Who were the ancients who built these wonders, and where did they go?

At the 1927 Pecos Conference, the first formal gathering of Southwest archaeologists, Alfred V. Kidder proposed the term “Anasazi.” We now know that the architects of the cliff dwellings (and of thousands of other open-air sites not preserved under arching alcoves) flourished for millennia all across the Colorado Plateau, in what today are Southwestern Colorado, Northwestern New Mexico, Southern Utah and Northern Arizona. But the people abandoned that homeland en masse and for good just before A.D. 1300. The last tree-cutting date found anywhere in an Anasazi ruin on the Colorado Plateau is A.D. 1286, from a pair of timbers — one at Keet Seel, another at the Navajo National Monument’s second gem, Betatakin. Drought, famine, deforestation, the hunting to near-extinction of big game, and, perhaps, religious renewal contributed to the abandonment, but it remains the central Anasazi mystery.

“Anasazi” is what the ruin-builders were called by the Navajos, who came to the Southwest at least a century after the abandonment. The term, which means “ancient enemies” or “enemies of our ancestors,” perfectly captures the ambivalence the Navajos felt toward their predecessors, whose ruins were redolent of death and spiritual danger. “Anasazi” was the term uniformly used by archaeologists for seven decades after the first Pecos Conference. But, in the 1990s, a new generation of politically correct scholars, reinforced by Puebloan activists, lobbied hard to extinguish the term, arguing that it was ethnically pejorative in the same way that names such as “Eskimo” and “Indian” were. In its place, the PC folks proposed “Ancestral Puebloans.”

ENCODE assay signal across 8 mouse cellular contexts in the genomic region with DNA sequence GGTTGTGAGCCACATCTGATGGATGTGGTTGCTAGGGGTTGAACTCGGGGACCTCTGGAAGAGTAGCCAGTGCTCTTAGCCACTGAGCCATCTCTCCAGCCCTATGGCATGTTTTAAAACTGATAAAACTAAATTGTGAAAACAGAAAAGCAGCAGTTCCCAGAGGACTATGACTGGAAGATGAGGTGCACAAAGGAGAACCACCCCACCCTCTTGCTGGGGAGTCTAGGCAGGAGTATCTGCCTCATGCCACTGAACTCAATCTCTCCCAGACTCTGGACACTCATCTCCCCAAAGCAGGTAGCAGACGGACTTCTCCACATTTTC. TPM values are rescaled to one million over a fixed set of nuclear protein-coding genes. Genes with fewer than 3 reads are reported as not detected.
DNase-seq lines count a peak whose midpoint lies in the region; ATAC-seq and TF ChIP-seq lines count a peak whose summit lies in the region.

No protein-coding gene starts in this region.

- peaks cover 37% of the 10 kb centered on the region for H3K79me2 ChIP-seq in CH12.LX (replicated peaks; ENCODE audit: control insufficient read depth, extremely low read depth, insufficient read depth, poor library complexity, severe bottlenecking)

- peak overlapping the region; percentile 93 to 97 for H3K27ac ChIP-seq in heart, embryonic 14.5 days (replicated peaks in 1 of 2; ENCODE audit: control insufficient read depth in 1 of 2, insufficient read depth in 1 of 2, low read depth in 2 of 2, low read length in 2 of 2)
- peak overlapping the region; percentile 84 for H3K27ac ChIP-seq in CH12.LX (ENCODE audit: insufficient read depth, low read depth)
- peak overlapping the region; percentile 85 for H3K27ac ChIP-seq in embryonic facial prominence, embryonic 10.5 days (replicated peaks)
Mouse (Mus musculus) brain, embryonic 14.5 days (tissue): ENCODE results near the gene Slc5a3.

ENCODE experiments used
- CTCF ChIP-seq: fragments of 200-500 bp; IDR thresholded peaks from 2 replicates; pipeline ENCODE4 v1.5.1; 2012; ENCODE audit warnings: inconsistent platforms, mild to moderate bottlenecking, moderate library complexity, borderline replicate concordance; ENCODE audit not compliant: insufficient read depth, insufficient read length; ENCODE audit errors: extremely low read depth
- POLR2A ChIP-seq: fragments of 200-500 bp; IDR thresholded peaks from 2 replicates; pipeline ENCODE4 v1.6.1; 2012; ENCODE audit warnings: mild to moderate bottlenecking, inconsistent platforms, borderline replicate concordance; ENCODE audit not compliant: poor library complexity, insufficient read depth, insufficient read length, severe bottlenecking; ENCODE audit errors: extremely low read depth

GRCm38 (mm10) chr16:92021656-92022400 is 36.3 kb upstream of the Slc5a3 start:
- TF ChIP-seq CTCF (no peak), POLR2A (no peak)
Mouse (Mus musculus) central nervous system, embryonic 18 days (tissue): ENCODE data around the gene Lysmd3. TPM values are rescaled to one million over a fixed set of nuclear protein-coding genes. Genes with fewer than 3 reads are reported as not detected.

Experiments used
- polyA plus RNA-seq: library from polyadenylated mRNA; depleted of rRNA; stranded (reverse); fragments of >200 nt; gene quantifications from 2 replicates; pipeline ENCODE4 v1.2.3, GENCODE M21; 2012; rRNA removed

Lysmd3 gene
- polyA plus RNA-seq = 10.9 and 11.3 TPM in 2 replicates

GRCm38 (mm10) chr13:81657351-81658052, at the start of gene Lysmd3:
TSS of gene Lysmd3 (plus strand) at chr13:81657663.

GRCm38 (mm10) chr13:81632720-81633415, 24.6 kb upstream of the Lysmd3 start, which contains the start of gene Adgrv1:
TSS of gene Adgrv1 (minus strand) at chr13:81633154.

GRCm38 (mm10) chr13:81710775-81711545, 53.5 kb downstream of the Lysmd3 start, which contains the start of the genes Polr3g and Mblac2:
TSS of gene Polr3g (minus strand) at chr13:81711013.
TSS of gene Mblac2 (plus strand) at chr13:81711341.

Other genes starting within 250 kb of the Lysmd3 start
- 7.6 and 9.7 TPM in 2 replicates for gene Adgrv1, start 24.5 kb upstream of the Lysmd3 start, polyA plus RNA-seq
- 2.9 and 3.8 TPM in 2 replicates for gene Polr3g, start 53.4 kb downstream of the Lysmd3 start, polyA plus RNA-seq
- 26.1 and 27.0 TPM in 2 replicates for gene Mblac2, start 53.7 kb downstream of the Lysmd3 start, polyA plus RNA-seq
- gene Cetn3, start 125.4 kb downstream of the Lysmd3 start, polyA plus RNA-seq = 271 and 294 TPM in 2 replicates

The ancients on the Colorado Plateau did not vanish. Many of them simply migrated south and east, merging with the inhabitants of Pueblo villages ranging from Hopi to Taos. Hence the term “Ancestral Puebloans.” But I’ve never been able to swallow that awkward mouthful. The Hopi call their northern ancestors “Hisatsinom.” But that’s not the term the Zuni use, or the Acomans, or the residents of Jemez.

In any event, as a somewhat derogatory Spanish word, “Puebloan” sounds more inept, to me, than “Anasazi.” So, I go on blithely using the archaeologically precise term Kidder first proposed, even though readers write letters to editors scolding me for my backwardness.

Northern Arizona is so rich in Anasazi ruins that it was inevitable that some of the finest ones would be set aside in national parks and monuments, including Betatakin and Keet Seel, as well as White House and Antelope House in Canyon de Chelly. But parks breed bureaucracy, and popularity inevitably leads to stringent protection of the fragile and irreplaceable sites. Twenty years ago, I was free to hike into Anasazi sites in Canyon del Muerto, the northern branch of Canyon de Chelly. Today, you can hike del Muerto only with a Navajo guide, and you can look at those ruins and rock art only from a distance, with binoculars.